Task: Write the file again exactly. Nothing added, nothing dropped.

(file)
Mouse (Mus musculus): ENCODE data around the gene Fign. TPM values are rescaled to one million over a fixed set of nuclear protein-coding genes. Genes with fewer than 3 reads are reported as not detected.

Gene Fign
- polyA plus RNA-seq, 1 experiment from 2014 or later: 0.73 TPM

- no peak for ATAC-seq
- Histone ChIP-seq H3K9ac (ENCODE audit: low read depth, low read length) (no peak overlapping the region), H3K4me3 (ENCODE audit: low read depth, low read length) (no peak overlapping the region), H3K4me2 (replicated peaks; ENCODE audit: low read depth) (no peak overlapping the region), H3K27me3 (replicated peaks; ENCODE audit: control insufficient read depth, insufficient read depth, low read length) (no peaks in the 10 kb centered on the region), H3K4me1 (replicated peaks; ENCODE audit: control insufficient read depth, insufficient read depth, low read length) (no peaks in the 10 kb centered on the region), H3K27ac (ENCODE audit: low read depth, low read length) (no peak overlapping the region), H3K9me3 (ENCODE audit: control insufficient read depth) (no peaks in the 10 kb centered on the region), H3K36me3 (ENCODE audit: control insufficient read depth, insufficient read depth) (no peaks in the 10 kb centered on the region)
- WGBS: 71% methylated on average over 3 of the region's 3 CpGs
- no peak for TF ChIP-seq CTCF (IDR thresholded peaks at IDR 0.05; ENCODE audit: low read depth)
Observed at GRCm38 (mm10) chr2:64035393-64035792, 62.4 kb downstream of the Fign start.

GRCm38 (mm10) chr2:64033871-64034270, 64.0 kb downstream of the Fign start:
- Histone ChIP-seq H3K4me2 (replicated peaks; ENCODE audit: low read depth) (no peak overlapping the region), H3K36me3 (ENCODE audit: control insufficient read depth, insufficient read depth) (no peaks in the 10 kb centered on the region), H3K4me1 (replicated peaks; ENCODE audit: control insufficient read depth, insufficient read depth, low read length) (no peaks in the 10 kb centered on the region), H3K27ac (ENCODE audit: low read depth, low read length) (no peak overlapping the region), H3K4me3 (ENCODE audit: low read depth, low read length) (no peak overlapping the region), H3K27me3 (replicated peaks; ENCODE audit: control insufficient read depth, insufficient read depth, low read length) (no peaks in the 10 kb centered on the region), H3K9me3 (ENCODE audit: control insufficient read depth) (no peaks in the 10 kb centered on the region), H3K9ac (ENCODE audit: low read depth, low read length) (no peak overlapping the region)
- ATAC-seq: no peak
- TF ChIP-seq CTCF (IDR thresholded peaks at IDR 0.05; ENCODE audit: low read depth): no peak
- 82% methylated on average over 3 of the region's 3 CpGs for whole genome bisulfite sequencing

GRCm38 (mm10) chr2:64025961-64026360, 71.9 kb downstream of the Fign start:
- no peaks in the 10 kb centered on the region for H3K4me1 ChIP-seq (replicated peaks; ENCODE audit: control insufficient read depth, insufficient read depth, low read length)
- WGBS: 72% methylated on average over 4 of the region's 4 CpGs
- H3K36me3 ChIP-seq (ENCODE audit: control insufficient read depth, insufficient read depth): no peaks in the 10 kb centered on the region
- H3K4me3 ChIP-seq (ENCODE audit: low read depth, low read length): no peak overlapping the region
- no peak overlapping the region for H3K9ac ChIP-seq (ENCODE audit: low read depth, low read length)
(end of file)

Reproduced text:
Mouse (Mus musculus): ENCODE data around the gene Fign. TPM values are rescaled to one million over a fixed set of nuclear protein-coding genes. Genes with fewer than 3 reads are reported as not detected.

Gene Fign
- polyA plus RNA-seq, 1 experiment from 2014 or later: 0.73 TPM

- no peak for ATAC-seq
- Histone ChIP-seq H3K9ac (ENCODE audit: low read depth, low read length) (no peak overlapping the region), H3K4me3 (ENCODE audit: low read depth, low read length) (no peak overlapping the region), H3K4me2 (replicated peaks; ENCODE audit: low read depth) (no peak overlapping the region), H3K27me3 (replicated peaks; ENCODE audit: control insufficient read depth, insufficient read depth, low read length) (no peaks in the 10 kb centered on the region), H3K4me1 (replicated peaks; ENCODE audit: control insufficient read depth, insufficient read depth, low read length) (no peaks in the 10 kb centered on the region), H3K27ac (ENCODE audit: low read depth, low read length) (no peak overlapping the region), H3K9me3 (ENCODE audit: control insufficient read depth) (no peaks in the 10 kb centered on the region), H3K36me3 (ENCODE audit: control insufficient read depth, insufficient read depth) (no peaks in the 10 kb centered on the region)
- WGBS: 71% methylated on average over 3 of the region's 3 CpGs
- no peak for TF ChIP-seq CTCF (IDR thresholded peaks at IDR 0.05; ENCODE audit: low read depth)
Observed at GRCm38 (mm10) chr2:64035393-64035792, 62.4 kb downstream of the Fign start.

GRCm38 (mm10) chr2:64033871-64034270, 64.0 kb downstream of the Fign start:
- Histone ChIP-seq H3K4me2 (replicated peaks; ENCODE audit: low read depth) (no peak overlapping the region), H3K36me3 (ENCODE audit: control insufficient read depth, insufficient read depth) (no peaks in the 10 kb centered on the region), H3K4me1 (replicated peaks; ENCODE audit: control insufficient read depth, insufficient read depth, low read length) (no peaks in the 10 kb centered on the region), H3K27ac (ENCODE audit: low read depth, low read length) (no peak overlapping the region), H3K4me3 (ENCODE audit: low read depth, low read length) (no peak overlapping the region), H3K27me3 (replicated peaks; ENCODE audit: control insufficient read depth, insufficient read depth, low read length) (no peaks in the 10 kb centered on the region), H3K9me3 (ENCODE audit: control insufficient read depth) (no peaks in the 10 kb centered on the region), H3K9ac (ENCODE audit: low read depth, low read length) (no peak overlapping the region)
- ATAC-seq: no peak
- TF ChIP-seq CTCF (IDR thresholded peaks at IDR 0.05; ENCODE audit: low read depth): no peak
- 82% methylated on average over 3 of the region's 3 CpGs for whole genome bisulfite sequencing

GRCm38 (mm10) chr2:64025961-64026360, 71.9 kb downstream of the Fign start:
- no peaks in the 10 kb centered on the region for H3K4me1 ChIP-seq (replicated peaks; ENCODE audit: control insufficient read depth, insufficient read depth, low read length)
- WGBS: 72% methylated on average over 4 of the region's 4 CpGs
- H3K36me3 ChIP-seq (ENCODE audit: control insufficient read depth, insufficient read depth): no peaks in the 10 kb centered on the region
- H3K4me3 ChIP-seq (ENCODE audit: low read depth, low read length): no peak overlapping the region
- no peak overlapping the region for H3K9ac ChIP-seq (ENCODE audit: low read depth, low read length)